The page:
We remember Shaima Rezayee
New UN report focus on fundamentalism, extremism and cultural rights.
On 18 May 2005, music presenter Shaima Rezayee, 24, was shot in Kabul by unknown men shortly after the country’s Ulema Shura – a government council of religious scholars – had criticised her station, Tolo TV, and others for transmitting “programs opposed to Islam and national values”.
The brutal killing of Shaima is highlighted in a new UN report on “fundamentalism, extremism and cultural rights” by Ms Karima Bennoune, the Special Rapporteur (SR) in the field of cultural rights.
Reminding the UN member states of all citizens’ rights to take part in cultural life, Ms Bennoune notes that:
“There are common themes across fundamentalist and extremist abuses of cultural rights. Such abuses often involve attempts at cultural engineering aimed at redesigning culture based on monolithic world views, focused on ‘purity’ and enmity toward ‘the other’, policing ‘honour’ and ‘modesty’, claiming cultural and moral superiority, imposing a claimed ‘true religion’ or ‘authentic culture’ along with dress and behaviour codes often alien to the lived cultures of local populations, stifling freedom of artistic expression and curtailing scientific freedom.”
On 16 February, Pakistan experienced once again a brutal attack on Sufi devotees. At least 88 people were killed and hundreds more injured. Their “crime” was the use of music and dance as part as their devotion. An attack reminding us of the killing in 2016 of one of Pakistan’s most talented Sufi singer, Amjad Sabri.
In her report, Ms Bennoune recommends that states should “prevent violations of cultural rights by non-state actors, including by prohibiting funding of fundamentalist and extremist groups, in accordance with international standards; redouble efforts to stop the flow of arms and resources to extremist and fundamentalist groups.”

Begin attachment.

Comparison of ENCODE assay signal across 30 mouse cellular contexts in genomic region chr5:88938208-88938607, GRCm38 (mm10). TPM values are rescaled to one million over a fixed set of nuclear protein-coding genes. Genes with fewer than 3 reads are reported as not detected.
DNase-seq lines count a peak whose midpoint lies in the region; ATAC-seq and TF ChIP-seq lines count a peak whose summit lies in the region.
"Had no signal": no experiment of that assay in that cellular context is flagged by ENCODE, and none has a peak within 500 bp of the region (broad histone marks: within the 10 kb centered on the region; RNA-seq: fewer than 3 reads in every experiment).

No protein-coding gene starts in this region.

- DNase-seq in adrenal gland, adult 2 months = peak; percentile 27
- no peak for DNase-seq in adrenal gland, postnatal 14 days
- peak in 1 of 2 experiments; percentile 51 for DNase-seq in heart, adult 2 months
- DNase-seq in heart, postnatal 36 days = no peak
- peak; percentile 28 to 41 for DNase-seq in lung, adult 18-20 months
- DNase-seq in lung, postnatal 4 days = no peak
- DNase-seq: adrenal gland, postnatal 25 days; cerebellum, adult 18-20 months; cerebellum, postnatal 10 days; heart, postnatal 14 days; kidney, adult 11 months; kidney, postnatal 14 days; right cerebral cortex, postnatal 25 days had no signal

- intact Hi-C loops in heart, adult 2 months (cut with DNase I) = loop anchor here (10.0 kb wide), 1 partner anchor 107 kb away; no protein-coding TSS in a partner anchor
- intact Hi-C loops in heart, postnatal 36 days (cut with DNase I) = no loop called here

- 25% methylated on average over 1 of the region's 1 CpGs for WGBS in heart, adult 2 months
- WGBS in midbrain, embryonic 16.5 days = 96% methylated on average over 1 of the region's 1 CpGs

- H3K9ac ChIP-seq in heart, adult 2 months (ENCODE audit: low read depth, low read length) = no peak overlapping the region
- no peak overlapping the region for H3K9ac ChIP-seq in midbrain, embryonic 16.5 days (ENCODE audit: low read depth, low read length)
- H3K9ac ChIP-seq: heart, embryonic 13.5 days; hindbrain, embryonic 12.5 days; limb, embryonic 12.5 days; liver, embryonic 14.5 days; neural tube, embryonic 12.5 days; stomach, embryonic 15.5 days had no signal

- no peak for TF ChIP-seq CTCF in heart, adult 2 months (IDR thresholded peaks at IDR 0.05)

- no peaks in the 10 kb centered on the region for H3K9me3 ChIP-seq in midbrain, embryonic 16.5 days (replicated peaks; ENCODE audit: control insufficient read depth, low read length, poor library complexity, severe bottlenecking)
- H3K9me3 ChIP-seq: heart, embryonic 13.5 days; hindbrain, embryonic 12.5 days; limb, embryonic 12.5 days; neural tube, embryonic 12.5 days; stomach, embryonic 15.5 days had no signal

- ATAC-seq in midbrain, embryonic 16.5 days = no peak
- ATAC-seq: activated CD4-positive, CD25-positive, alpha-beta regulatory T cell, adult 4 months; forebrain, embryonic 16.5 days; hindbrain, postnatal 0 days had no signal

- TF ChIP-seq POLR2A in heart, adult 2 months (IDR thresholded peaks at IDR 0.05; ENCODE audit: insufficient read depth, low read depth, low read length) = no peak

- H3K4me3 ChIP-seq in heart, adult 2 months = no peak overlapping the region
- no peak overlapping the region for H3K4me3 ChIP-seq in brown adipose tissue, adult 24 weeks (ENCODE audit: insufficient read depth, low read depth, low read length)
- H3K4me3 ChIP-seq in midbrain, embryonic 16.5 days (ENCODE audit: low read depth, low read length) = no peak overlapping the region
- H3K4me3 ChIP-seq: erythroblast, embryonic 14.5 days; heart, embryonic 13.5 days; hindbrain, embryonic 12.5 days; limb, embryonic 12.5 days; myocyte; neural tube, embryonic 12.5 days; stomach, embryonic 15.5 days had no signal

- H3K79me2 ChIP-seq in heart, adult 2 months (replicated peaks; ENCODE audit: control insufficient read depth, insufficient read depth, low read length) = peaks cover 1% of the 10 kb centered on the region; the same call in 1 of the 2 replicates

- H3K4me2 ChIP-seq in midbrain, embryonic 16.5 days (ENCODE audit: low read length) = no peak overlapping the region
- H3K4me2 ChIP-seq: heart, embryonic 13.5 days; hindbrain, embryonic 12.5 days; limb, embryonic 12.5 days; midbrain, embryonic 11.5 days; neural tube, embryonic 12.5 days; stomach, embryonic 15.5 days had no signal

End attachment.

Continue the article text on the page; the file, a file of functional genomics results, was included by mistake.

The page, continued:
Freemuse in 2016 submitted to the UN High Commissioner Human Rights a report – ‘Challenges and effects of terror on arts and culture’ – which highlighted how terrorism has affected and damaged cultural industries and artistic freedom on several continents over the past 20 years. In the report, Freemuse recommended the UN Human Rights Council should host a hearing on terror and artistic freedom.
The new SR report will be presented at the UN Human Rights Council, Geneva, on Thursday 2 March, and will be further highlighted at a side-session at UN the day after, co-sponsored by and with the participation of Freemuse.
Although the presentation of the report in the Council is a so-called interactive dialogue rather than a hearing, the event is a very important step forward in addressing the effects of fundamentalism and terror, and not least, how responsible states shall deal with the intentional destruction of living cultural heritage.
The day of the side session, 3 March, is a symbolic day: Music Freedom Day – the day organisers and artists in almost 20 countries join Freemuse in celebration and protection of WOMEN’S VOICES.
The rapporteur in the new report stresses that women’s cultural rights are a prime target for fundamentalists and extremists, who often claim to be defending culture, religion or tradition, but instead deny the rights of others in these regards.
A high level UNESCO conference on international women’s day, 8 March, in Paris will also address this topic. The conference – ‘The courage to create: gender equality and the arts’ – will also include Freemuse as an invited speaker.
Freemuse in 2017 is dedicated to putting particular focus on conditions of women in the arts and women’s access to take part in cultural life.
We will not forget Shaima Rezayee and other women who were killed for their love of music.
» UN SR Report: www.ohchr.org (Word document)
» Freemuse report: Freemuse report on the effects of terror on arts and culture
Global event on 3 March 2017: Music Freedom Day Musicfreedomday